As the summer well and truly draws to a close, I look back and think about what I did with it. One of the things that stands out more than others is my trip to the National Art Gallery. It’s not something anyone who knows me would expect me to spend a Sunday afternoon doing. I’m not the culture type. But it was something that I think everyone should spend a boring day doing. It’s free and it’s something different. Besides, if I can get something out of it, I think anyone can. Like I said, I’m not the culture type, the artsy type, or the “look at the clear emotional pain expressed through the vivid brush strokes” type. I just like the pretty paintings and reading the background.
I spent way too long in the first room where all the Irish paintings were. My favourite was Jack B. Yeats. His paintings are quite abstract, but not in a modern “this squiggle represents my loneliness” way, just in a way that you really have to look to see the subjects of the painting. Also, I think he had a thing for horses because he paints a lot of them.
There were also a few sarcastic paintings, which I enjoyed, being a beacon of sarcasm myself. Nathaniel Hone painted Joshua Reynolds, President of the Royal Academy in a way that accused of Reynolds of plagiarism. Ironically, further on in the gallery, Reynolds paints a portrait of Charles Coote, 1st Earl of Bellamont and a “vain, pompous womaniser.” Reynolds seems to deliberately paint him in overtly flamboyant clothes and in a relaxed, pompous pose.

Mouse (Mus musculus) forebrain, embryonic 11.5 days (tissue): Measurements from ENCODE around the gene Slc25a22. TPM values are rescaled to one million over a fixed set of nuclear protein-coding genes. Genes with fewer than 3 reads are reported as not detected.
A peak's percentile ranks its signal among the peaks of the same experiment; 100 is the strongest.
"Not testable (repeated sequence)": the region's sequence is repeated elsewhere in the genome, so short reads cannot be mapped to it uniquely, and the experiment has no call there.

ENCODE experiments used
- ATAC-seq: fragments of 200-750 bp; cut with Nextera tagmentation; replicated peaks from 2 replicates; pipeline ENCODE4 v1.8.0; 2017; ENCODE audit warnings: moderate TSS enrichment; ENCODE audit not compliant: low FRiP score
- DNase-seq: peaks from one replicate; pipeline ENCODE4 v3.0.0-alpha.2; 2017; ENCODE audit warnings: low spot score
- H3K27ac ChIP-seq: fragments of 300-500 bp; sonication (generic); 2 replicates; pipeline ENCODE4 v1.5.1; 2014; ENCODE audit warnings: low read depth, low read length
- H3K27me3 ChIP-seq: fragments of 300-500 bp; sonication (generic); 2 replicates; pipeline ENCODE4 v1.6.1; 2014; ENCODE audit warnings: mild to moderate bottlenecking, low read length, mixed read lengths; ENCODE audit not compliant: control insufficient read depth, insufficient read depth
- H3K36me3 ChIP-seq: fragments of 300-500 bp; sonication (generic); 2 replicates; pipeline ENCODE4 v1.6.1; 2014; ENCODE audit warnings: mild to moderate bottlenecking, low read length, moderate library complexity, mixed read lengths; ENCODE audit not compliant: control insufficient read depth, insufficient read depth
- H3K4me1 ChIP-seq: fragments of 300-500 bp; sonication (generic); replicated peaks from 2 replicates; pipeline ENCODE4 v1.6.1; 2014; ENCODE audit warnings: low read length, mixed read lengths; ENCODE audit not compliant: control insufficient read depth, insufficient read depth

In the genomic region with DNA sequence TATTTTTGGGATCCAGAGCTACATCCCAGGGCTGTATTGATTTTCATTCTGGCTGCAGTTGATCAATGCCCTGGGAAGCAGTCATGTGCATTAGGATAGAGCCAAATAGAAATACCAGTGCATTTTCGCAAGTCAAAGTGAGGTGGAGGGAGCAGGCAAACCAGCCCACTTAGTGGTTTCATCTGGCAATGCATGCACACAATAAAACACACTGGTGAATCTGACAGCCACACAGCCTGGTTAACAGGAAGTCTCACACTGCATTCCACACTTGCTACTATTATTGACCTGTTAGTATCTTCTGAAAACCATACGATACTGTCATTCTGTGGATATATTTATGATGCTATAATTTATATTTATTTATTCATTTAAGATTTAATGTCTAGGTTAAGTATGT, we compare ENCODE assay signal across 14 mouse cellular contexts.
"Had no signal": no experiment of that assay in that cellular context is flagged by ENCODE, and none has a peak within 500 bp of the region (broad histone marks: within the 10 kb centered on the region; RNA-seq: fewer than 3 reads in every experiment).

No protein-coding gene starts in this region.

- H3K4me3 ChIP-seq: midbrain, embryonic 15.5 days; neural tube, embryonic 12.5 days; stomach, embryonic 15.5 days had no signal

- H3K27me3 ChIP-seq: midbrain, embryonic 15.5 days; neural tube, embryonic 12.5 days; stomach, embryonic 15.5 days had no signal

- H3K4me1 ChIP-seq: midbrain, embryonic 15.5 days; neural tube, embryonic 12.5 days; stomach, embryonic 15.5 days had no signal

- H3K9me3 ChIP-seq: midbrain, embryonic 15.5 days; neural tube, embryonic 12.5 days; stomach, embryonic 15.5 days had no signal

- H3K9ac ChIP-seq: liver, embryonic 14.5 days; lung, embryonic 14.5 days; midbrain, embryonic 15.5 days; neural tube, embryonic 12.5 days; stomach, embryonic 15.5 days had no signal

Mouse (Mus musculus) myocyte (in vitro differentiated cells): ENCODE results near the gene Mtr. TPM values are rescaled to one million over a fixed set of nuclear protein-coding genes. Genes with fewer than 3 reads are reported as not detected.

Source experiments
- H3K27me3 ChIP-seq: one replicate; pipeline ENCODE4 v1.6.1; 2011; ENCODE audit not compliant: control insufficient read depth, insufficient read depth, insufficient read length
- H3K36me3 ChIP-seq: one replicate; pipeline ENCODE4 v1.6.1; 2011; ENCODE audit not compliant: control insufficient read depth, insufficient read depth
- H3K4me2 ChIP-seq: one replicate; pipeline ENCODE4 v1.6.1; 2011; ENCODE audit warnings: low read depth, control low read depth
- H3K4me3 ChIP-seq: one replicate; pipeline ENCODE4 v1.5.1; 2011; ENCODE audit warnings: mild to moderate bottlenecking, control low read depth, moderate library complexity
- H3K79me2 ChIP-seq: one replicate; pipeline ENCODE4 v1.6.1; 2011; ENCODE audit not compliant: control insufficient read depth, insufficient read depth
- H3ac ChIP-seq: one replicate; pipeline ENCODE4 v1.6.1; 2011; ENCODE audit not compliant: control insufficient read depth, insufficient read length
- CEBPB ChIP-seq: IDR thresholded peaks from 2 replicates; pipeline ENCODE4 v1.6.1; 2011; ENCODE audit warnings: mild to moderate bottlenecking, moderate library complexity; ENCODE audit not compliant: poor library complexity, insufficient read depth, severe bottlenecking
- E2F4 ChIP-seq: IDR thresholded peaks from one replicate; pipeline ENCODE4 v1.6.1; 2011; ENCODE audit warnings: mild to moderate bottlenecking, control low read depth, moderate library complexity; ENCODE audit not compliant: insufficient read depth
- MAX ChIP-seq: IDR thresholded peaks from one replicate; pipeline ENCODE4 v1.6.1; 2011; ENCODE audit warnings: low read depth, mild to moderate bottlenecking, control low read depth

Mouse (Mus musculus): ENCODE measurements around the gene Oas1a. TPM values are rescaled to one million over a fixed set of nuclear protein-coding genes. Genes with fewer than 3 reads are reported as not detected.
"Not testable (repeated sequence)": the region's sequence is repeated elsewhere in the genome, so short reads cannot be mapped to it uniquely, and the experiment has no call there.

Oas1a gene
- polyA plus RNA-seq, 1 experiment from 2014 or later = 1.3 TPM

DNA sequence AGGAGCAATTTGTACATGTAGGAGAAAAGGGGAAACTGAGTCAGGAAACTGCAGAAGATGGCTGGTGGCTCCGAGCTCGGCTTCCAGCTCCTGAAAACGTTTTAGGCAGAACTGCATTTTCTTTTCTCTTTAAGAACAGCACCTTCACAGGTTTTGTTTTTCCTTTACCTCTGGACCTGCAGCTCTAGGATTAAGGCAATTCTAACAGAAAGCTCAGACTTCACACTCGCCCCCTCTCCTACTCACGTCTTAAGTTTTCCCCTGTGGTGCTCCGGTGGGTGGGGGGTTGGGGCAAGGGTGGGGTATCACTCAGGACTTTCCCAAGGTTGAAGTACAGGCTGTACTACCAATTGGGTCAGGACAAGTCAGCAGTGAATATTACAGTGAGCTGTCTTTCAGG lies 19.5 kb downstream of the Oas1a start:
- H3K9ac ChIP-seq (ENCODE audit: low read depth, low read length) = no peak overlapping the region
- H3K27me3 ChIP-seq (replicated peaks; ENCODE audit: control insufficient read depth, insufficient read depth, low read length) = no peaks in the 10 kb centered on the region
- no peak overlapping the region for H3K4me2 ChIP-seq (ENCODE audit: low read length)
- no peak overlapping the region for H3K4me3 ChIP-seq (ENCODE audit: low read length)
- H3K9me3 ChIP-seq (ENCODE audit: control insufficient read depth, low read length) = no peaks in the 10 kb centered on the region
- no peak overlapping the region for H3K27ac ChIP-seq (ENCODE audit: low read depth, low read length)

Finally, possibly the most entertaining room in the gallery, there was the room of portraits. In this room it’s fun to play the “guess who was a bit into themselves” game. The range of artist’s own views of themselves was quite a sight to see. Please look out for the artist in the middle of a painting in his self-portrait, as he turns in his chair Troy McClure-style.
So the next time you’re bored, broke and looking for something different to do, I’d suggest the National Art Gallery. It can be great craic, especially if you have loud people trying to pretend they know all about the paintings, or pretentious mothers trying to ‘culture’ their five-year-old children.